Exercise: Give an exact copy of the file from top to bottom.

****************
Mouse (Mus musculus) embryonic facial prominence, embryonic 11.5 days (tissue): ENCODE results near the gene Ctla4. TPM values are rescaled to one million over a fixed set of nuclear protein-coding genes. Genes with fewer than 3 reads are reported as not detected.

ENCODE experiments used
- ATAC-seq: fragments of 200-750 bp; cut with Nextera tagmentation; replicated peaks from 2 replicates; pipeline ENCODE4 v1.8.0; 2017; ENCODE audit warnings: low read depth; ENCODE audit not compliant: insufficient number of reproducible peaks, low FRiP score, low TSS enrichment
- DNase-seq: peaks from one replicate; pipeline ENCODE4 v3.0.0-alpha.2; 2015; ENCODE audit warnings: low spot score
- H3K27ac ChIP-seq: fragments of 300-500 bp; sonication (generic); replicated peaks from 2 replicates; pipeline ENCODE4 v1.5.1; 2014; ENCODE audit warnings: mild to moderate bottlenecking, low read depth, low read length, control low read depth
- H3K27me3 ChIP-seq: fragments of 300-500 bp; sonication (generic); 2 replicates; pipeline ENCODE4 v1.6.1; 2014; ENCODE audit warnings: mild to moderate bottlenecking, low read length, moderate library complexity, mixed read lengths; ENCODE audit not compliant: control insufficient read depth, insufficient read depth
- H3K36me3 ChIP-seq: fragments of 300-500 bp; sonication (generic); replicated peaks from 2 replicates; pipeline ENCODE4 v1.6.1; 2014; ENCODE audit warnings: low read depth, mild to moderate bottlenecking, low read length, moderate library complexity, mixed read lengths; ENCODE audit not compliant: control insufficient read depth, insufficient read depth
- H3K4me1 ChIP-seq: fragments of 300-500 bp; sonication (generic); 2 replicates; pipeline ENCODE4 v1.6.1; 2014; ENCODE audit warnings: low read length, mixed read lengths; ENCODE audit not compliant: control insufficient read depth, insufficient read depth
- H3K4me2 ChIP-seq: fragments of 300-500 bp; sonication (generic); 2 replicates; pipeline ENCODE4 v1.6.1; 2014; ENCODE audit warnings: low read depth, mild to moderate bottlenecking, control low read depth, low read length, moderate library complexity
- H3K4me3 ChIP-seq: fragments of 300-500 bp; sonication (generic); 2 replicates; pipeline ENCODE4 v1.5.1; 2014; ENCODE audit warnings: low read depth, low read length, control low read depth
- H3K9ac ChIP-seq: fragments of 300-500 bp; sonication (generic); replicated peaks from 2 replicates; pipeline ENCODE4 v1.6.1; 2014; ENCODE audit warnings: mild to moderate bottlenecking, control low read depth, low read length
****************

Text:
Mouse (Mus musculus) embryonic facial prominence, embryonic 11.5 days (tissue): ENCODE results near the gene Ctla4. TPM values are rescaled to one million over a fixed set of nuclear protein-coding genes. Genes with fewer than 3 reads are reported as not detected.

ENCODE experiments used
- ATAC-seq: fragments of 200-750 bp; cut with Nextera tagmentation; replicated peaks from 2 replicates; pipeline ENCODE4 v1.8.0; 2017; ENCODE audit warnings: low read depth; ENCODE audit not compliant: insufficient number of reproducible peaks, low FRiP score, low TSS enrichment
- DNase-seq: peaks from one replicate; pipeline ENCODE4 v3.0.0-alpha.2; 2015; ENCODE audit warnings: low spot score
- H3K27ac ChIP-seq: fragments of 300-500 bp; sonication (generic); replicated peaks from 2 replicates; pipeline ENCODE4 v1.5.1; 2014; ENCODE audit warnings: mild to moderate bottlenecking, low read depth, low read length, control low read depth
- H3K27me3 ChIP-seq: fragments of 300-500 bp; sonication (generic); 2 replicates; pipeline ENCODE4 v1.6.1; 2014; ENCODE audit warnings: mild to moderate bottlenecking, low read length, moderate library complexity, mixed read lengths; ENCODE audit not compliant: control insufficient read depth, insufficient read depth
- H3K36me3 ChIP-seq: fragments of 300-500 bp; sonication (generic); replicated peaks from 2 replicates; pipeline ENCODE4 v1.6.1; 2014; ENCODE audit warnings: low read depth, mild to moderate bottlenecking, low read length, moderate library complexity, mixed read lengths; ENCODE audit not compliant: control insufficient read depth, insufficient read depth
- H3K4me1 ChIP-seq: fragments of 300-500 bp; sonication (generic); 2 replicates; pipeline ENCODE4 v1.6.1; 2014; ENCODE audit warnings: low read length, mixed read lengths; ENCODE audit not compliant: control insufficient read depth, insufficient read depth
- H3K4me2 ChIP-seq: fragments of 300-500 bp; sonication (generic); 2 replicates; pipeline ENCODE4 v1.6.1; 2014; ENCODE audit warnings: low read depth, mild to moderate bottlenecking, control low read depth, low read length, moderate library complexity
- H3K4me3 ChIP-seq: fragments of 300-500 bp; sonication (generic); 2 replicates; pipeline ENCODE4 v1.5.1; 2014; ENCODE audit warnings: low read depth, low read length, control low read depth
- H3K9ac ChIP-seq: fragments of 300-500 bp; sonication (generic); replicated peaks from 2 replicates; pipeline ENCODE4 v1.6.1; 2014; ENCODE audit warnings: mild to moderate bottlenecking, control low read depth, low read length